The New York Times profiles Jessica Stockton Bagnulo and how close her dream of opening a bookstore in Brooklyn is coming to reality.

Also in the Times, Dennis Lehane garners a rave from Janet Maslin for his long-awaited historical epic THE GIVEN DAY.

The Seattle Times’ Adam Woog also loves THE GIVEN DAY.

The Independent’s Boyd Tonkin chats with Ian Rankin about his standalone caper novel DOORS OPEN.

Charles Taylor takes a look at the wonderful world of reprints, from Hard Case Crime to Europa Editions and the University of Chicago Press.

Booked for Murder gets a nice writeup in Madison Magazine.

Tony Black is interviewed by The Standard, Warnabool about his debut crime novel PAYING FOR IT.

The Wall Street Journal profiles long-dormant novelist David Rhodes, making a comeback with DRIFTLESS.

Also in the WSJ, I wouldn’t call these books “grit-lit”, more like stunt lit.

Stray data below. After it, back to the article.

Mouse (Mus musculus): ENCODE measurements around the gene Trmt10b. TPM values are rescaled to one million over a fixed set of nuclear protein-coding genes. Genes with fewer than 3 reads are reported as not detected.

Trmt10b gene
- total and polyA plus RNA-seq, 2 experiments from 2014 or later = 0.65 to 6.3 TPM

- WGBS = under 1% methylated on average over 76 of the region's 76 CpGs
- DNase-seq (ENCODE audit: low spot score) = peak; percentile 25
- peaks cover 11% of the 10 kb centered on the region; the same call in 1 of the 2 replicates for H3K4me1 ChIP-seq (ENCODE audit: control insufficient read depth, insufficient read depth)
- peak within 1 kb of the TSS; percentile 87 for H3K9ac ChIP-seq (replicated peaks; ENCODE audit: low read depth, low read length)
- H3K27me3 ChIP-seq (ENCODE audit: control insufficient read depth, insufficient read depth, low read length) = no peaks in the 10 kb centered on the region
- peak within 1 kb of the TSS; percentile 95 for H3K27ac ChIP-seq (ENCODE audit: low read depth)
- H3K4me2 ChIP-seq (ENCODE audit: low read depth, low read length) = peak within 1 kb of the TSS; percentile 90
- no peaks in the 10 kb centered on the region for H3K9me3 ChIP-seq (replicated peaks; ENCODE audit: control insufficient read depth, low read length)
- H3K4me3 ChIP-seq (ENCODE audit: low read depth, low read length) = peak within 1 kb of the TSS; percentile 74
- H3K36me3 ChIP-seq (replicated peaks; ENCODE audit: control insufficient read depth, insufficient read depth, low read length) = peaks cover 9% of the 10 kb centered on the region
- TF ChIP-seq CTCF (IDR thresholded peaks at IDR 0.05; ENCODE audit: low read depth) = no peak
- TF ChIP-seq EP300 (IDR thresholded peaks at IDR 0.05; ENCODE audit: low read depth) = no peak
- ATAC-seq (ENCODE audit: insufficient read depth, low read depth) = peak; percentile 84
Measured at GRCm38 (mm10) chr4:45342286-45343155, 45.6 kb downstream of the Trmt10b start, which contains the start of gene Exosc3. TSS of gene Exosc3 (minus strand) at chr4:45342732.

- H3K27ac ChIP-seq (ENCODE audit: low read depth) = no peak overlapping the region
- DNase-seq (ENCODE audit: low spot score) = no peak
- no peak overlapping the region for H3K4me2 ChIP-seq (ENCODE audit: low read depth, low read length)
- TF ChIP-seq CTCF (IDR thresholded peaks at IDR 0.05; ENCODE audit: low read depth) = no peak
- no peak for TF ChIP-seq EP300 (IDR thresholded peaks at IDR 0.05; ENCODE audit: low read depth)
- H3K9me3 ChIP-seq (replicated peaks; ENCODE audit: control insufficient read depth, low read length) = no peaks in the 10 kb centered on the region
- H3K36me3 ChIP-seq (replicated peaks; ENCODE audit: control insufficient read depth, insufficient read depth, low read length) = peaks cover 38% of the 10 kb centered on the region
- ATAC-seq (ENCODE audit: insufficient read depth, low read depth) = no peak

I am very much looking forward to settling in with Leonard Cassuto’s HARDBOILED SENTIMENTALITY, about which he talks to his current employer, Fordham University.

The main library in Salisbury is hosting an exhibition on the life and works of John Creasey.

I am digging the shortlist of the Dylan Thomas Prize since it includes debut works by Nam Le, Ceridwen Dovey, Ross Raisin and Dinaw Mengetsu.

Nate DiMeo on the perils of audiobook recordings.

I like Eoin Colfer, and the offer to write a new HITCHHIKER’S GUIDE novel is hard to refuse but still: do not want.

Ed on the James Wood/Daniel Mendelsohn talk at the New York Public Library Wednesday evening. The previous night featured Paul Holdengraber doing his best to moderate a debate between Slavoj Zizek and Bernard Henri-Levy, but since both those guys only need the slightest nudge to get going, moderation wasn’t really necessary. Levi has more on that, and the event solidified two things in my mind: Zizek is entertaining as hell and Levy’s bullshit-to-substance ratio skews heavily towards the former.

Mark Athitakis: not a fan of Redroom. Not that I blame him.

Not the Onion’s best effort but yeah, I found it funny.

How is this acceptable forensic evidence in India? Then again the words “Daubert” and “Frye” don’t apply over there…

And finally….how spooky.